A colleague of mine has often said “there is enough room on the platform”. When I heard this quote I knew instinctively what she meant. Some of us have had situations where others have tried to capitalise on an idea that you created. Those people who have decided not to give you credit for work that you have created and have behave disingenuously.
Those of you who have read my articles would know that I generally give a personal account outlining my experiences. The one I remember the most happened many years ago. Before having a career in HR I spent time in IT consultancy. The organisation I worked for was one of the best if not the best at the time. As a Senior Consultant I had a financial target to meet on a monthly basis as did others. We received great incentives, weekends away, tickets to events etc. This particular month I was going to be the top sales person but at the last moment another sales person informed the sales director that she had in fact achieved higher revenue. It wasn’t until months later I found out she had cheated which of course made me annoyed. What made the whole situation worse was it transpired that her manager encouraged her to change the figures.
A colleague of mine remembers a time when she had created a training programme for her organisation which was received very well. A co-worker informed her that another staff member had said to her that she felt that my colleague wasn’t very good in her role and felt that she could do a better job. The same person went on to ask my colleague if it was easy to train in her field of expertise and asked for advice. It was apparent to my colleague that she wanted to get into the same field as her but felt threaten by her and wanted to down play her skills and the success of the training course.
Much can be said for the ‘glass ceiling’ it is littered with foot prints and fist prints of those trying to enter the ‘stale, male and pale’ arena. The executive platform is an exclusive club that shrouds itself in entitlement and belonging but forgets there is enough room on the platform to allow others to play apart. An open approach to executive leadership could make the difference between success and failure. There are many reports about having a diverse board to improve capability so why is it such a struggle for many organisations to do so. In current news we know that a Google representative sent a lengthy email which stated that women’s abilities are not the same as men that is why Google do not have many women in their workforce?!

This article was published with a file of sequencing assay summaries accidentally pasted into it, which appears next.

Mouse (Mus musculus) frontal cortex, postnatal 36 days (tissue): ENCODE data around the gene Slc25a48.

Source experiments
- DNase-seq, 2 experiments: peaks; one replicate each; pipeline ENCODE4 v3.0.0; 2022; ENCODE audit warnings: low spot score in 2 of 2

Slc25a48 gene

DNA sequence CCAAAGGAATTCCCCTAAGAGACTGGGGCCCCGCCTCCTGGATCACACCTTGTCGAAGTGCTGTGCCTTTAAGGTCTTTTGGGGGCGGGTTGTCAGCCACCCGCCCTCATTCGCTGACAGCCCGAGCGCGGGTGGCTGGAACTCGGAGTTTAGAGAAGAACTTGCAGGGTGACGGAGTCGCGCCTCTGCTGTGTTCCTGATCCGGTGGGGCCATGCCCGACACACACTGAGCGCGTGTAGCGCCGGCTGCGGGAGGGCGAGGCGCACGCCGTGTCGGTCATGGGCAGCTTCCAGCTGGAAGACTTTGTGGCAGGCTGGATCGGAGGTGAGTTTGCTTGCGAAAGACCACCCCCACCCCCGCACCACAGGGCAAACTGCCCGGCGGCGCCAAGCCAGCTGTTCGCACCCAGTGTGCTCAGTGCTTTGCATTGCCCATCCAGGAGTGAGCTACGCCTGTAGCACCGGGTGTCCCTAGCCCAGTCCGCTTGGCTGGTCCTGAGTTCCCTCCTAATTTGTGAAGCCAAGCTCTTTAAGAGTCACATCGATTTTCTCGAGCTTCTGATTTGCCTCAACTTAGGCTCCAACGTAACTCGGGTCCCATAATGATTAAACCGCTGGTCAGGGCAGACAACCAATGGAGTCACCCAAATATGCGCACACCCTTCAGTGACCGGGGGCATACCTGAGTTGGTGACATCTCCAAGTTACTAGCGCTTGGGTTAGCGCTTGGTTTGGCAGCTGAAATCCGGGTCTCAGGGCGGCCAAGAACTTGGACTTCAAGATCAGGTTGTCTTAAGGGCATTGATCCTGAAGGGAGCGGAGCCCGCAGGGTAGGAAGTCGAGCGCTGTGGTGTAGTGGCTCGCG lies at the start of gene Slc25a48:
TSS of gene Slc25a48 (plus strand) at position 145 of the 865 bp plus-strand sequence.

Diversity and Inclusion vs Equality and Diversity is another example of how we review having enough room on the platform. My argument is diversity and inclusion allows you to take part and have a share in a fixed percentage but equality and diversity allows you to extend the table so everyone can have room to have an opportunity at every level. Some may say this is just semantics but I think there is a defined difference, particularly when you look at what action organisations are really taking.
When do we know that we have created enough room on the platform? When employees feel confident to ask for promotion knowing that the opportunity exists, When an organisation can truly say they have widened there search for talent to include BME and disabled candidates people, when a board no-longer adopts a white male approach. This would be a first step to show that organisations acknowledge the need for a culture that promotes a fair and equal approach to is business strategy.
The organisational platform should be open to everyone. Stop the extreme competitive culture that causes people to behave poorly. We need to think about harnessing a supportive culture that will help the development of all individuals which will in turn improve productivity of an organisation.
The stage is set for a revolution, a change in negativity and poor approaches to engage everyone in society. Fellow colleagues in the Diversity field have recognised that the time for talking without action is over. We must hold people to account and get real improvement for everyone. Activism should not be a dirty word it should demonstrate that people are ready to take a stand for what is right. Being support of those that really want to know how to change their organisational and calling out those that insist in behaving poorly.
About the Author
Dianne Greyson is a well known HR specialist with significant organisational experience working for the public and private sector for over 20 years. She is a talented speaker and author of articles focusing on the organisational environment.
Dianne has a degree in HR Management and is an accredited Mediator. Dianne is an an advocate for Equality and Diversity. She seeks to improve the capabilities of organisations and make them into ‘People Champions’. She believes that more effort should be made to reflect society and eradicate divisions and negative behaviours in organisations.
You can keep up-to-date with events and new articles on www.equilibriummediation.com